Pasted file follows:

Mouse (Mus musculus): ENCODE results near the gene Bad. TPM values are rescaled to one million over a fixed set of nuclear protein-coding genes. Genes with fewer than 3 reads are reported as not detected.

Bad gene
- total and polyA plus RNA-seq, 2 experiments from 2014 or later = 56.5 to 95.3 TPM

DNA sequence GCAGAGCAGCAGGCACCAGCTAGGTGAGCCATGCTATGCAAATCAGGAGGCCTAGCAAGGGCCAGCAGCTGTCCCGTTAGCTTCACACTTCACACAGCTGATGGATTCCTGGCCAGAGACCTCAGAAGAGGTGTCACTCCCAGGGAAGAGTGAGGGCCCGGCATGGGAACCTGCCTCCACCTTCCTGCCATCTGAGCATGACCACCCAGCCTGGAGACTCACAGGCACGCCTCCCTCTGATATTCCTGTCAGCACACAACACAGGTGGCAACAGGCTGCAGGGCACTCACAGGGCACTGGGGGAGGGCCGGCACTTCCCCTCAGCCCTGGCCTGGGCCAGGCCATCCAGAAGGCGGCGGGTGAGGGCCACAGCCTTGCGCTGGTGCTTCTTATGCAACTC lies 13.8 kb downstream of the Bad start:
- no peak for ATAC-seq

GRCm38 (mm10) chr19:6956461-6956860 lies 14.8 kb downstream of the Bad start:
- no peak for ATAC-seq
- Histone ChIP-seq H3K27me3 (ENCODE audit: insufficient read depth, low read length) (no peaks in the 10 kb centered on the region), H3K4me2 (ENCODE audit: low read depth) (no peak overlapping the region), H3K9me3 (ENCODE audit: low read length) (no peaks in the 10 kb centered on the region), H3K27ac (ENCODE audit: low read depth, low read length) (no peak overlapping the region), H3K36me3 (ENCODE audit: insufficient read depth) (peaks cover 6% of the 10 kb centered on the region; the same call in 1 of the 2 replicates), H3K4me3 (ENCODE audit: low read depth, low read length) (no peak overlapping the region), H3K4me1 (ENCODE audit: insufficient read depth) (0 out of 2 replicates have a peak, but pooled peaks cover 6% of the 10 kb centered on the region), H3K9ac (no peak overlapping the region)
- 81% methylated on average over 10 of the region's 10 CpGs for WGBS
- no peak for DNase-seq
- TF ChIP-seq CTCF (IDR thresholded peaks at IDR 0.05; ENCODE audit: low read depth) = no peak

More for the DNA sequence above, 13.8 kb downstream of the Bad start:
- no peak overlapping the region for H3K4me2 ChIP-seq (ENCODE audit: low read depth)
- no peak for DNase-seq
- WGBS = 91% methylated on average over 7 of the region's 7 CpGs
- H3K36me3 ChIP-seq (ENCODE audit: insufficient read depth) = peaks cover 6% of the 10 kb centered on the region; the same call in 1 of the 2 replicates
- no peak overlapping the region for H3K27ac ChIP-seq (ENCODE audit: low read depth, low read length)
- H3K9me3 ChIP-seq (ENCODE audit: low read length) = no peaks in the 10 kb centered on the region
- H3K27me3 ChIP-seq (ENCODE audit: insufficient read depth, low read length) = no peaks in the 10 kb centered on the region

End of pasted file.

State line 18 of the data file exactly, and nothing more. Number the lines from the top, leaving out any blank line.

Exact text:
- H3K9me3 ChIP-seq (ENCODE audit: low read length) = no peaks in the 10 kb centered on the region